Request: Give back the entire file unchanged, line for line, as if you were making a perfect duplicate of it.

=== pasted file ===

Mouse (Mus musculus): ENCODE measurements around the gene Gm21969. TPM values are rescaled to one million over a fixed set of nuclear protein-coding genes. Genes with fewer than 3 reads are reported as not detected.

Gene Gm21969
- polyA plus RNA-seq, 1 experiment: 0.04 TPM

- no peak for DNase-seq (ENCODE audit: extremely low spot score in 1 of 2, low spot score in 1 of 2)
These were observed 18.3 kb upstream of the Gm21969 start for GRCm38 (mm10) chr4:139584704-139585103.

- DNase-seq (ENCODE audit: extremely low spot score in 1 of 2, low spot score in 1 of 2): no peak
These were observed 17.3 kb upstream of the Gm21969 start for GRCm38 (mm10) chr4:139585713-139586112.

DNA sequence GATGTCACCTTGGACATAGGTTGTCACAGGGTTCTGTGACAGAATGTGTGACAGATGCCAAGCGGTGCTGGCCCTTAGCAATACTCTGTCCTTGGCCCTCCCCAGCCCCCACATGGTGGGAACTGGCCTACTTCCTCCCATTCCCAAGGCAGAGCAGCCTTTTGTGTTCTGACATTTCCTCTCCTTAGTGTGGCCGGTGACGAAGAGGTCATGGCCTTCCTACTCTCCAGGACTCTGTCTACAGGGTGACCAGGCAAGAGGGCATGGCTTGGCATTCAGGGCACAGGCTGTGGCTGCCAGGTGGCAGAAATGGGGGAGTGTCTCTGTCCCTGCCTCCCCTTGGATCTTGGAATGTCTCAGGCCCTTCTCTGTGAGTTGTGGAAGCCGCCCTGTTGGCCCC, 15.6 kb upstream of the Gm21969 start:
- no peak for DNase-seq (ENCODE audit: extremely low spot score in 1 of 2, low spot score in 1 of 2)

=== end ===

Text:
Mouse (Mus musculus): ENCODE measurements around the gene Gm21969. TPM values are rescaled to one million over a fixed set of nuclear protein-coding genes. Genes with fewer than 3 reads are reported as not detected.

Gene Gm21969
- polyA plus RNA-seq, 1 experiment: 0.04 TPM

- no peak for DNase-seq (ENCODE audit: extremely low spot score in 1 of 2, low spot score in 1 of 2)
These were observed 18.3 kb upstream of the Gm21969 start for GRCm38 (mm10) chr4:139584704-139585103.

- DNase-seq (ENCODE audit: extremely low spot score in 1 of 2, low spot score in 1 of 2): no peak
These were observed 17.3 kb upstream of the Gm21969 start for GRCm38 (mm10) chr4:139585713-139586112.

DNA sequence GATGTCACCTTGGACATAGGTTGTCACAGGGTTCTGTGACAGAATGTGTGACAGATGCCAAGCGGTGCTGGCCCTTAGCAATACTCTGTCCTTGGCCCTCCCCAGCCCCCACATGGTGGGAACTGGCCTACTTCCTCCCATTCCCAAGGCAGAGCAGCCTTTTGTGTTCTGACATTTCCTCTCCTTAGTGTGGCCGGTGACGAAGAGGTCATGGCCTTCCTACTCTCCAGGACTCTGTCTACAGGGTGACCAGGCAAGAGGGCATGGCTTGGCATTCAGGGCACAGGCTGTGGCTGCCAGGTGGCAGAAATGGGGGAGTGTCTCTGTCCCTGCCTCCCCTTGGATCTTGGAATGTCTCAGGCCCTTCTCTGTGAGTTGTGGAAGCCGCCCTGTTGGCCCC, 15.6 kb upstream of the Gm21969 start:
- no peak for DNase-seq (ENCODE audit: extremely low spot score in 1 of 2, low spot score in 1 of 2)